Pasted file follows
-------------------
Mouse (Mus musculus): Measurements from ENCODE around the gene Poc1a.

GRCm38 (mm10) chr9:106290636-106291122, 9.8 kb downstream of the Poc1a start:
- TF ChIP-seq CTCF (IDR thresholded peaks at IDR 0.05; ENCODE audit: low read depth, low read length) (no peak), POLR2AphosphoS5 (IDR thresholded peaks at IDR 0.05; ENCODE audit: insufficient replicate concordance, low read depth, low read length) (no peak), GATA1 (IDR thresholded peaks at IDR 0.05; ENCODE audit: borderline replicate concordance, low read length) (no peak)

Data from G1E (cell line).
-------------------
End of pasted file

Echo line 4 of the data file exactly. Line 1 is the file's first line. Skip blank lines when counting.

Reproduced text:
Data from G1E (cell line).